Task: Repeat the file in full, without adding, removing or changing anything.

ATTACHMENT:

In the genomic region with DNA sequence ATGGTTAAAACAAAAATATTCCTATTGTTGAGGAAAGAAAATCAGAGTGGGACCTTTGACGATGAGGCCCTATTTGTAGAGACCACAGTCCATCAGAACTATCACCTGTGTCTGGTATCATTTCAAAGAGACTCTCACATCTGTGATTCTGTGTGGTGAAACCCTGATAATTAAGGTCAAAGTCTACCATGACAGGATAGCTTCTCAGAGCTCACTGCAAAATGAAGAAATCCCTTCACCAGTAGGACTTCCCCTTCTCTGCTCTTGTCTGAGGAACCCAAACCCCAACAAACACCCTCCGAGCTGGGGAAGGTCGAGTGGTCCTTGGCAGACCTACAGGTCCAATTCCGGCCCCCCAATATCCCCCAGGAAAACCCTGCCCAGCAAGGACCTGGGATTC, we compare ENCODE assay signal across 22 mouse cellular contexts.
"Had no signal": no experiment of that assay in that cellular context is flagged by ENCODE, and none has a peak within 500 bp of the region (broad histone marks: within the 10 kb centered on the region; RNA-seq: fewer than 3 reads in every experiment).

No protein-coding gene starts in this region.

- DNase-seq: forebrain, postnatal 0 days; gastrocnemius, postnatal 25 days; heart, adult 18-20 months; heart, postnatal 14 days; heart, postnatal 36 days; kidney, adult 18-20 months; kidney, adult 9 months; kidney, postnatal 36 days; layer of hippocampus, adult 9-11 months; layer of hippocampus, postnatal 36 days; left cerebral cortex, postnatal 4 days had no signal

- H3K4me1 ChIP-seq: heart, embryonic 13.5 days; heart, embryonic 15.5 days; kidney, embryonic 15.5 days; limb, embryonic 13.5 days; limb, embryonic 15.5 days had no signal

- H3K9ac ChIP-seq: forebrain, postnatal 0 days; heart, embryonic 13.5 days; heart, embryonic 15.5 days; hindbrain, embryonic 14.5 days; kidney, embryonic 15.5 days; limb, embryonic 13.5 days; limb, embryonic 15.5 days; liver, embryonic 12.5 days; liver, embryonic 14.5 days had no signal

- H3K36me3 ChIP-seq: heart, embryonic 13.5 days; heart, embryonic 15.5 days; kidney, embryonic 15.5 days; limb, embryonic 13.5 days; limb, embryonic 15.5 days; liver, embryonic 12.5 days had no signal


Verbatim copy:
In the genomic region with DNA sequence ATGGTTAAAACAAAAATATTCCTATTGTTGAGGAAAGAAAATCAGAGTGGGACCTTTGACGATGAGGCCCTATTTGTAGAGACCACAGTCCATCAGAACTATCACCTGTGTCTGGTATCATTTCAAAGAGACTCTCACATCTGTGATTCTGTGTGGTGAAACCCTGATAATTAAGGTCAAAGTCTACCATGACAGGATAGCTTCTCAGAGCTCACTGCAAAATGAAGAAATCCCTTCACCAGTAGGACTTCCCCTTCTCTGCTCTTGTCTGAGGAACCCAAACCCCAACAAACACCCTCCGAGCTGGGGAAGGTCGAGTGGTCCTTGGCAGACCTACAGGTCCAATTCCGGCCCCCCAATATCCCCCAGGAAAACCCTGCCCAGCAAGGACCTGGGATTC, we compare ENCODE assay signal across 22 mouse cellular contexts.
"Had no signal": no experiment of that assay in that cellular context is flagged by ENCODE, and none has a peak within 500 bp of the region (broad histone marks: within the 10 kb centered on the region; RNA-seq: fewer than 3 reads in every experiment).

No protein-coding gene starts in this region.

- DNase-seq: forebrain, postnatal 0 days; gastrocnemius, postnatal 25 days; heart, adult 18-20 months; heart, postnatal 14 days; heart, postnatal 36 days; kidney, adult 18-20 months; kidney, adult 9 months; kidney, postnatal 36 days; layer of hippocampus, adult 9-11 months; layer of hippocampus, postnatal 36 days; left cerebral cortex, postnatal 4 days had no signal

- H3K4me1 ChIP-seq: heart, embryonic 13.5 days; heart, embryonic 15.5 days; kidney, embryonic 15.5 days; limb, embryonic 13.5 days; limb, embryonic 15.5 days had no signal

- H3K9ac ChIP-seq: forebrain, postnatal 0 days; heart, embryonic 13.5 days; heart, embryonic 15.5 days; hindbrain, embryonic 14.5 days; kidney, embryonic 15.5 days; limb, embryonic 13.5 days; limb, embryonic 15.5 days; liver, embryonic 12.5 days; liver, embryonic 14.5 days had no signal

- H3K36me3 ChIP-seq: heart, embryonic 13.5 days; heart, embryonic 15.5 days; kidney, embryonic 15.5 days; limb, embryonic 13.5 days; limb, embryonic 15.5 days; liver, embryonic 12.5 days had no signal